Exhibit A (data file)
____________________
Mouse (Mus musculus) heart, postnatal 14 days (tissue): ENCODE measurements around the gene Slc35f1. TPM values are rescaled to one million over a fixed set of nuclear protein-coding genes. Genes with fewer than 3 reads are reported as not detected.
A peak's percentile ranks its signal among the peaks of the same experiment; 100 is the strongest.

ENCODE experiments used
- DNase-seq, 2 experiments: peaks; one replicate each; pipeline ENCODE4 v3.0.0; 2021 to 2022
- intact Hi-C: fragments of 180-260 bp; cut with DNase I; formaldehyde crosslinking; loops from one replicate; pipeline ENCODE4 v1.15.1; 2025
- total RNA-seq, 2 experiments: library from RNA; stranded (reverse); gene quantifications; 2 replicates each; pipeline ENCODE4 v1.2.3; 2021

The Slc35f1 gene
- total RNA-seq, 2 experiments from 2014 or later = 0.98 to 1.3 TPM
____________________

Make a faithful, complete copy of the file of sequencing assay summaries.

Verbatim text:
Mouse (Mus musculus) heart, postnatal 14 days (tissue): ENCODE measurements around the gene Slc35f1. TPM values are rescaled to one million over a fixed set of nuclear protein-coding genes. Genes with fewer than 3 reads are reported as not detected.
A peak's percentile ranks its signal among the peaks of the same experiment; 100 is the strongest.

ENCODE experiments used
- DNase-seq, 2 experiments: peaks; one replicate each; pipeline ENCODE4 v3.0.0; 2021 to 2022
- intact Hi-C: fragments of 180-260 bp; cut with DNase I; formaldehyde crosslinking; loops from one replicate; pipeline ENCODE4 v1.15.1; 2025
- total RNA-seq, 2 experiments: library from RNA; stranded (reverse); gene quantifications; 2 replicates each; pipeline ENCODE4 v1.2.3; 2021

The Slc35f1 gene
- total RNA-seq, 2 experiments from 2014 or later = 0.98 to 1.3 TPM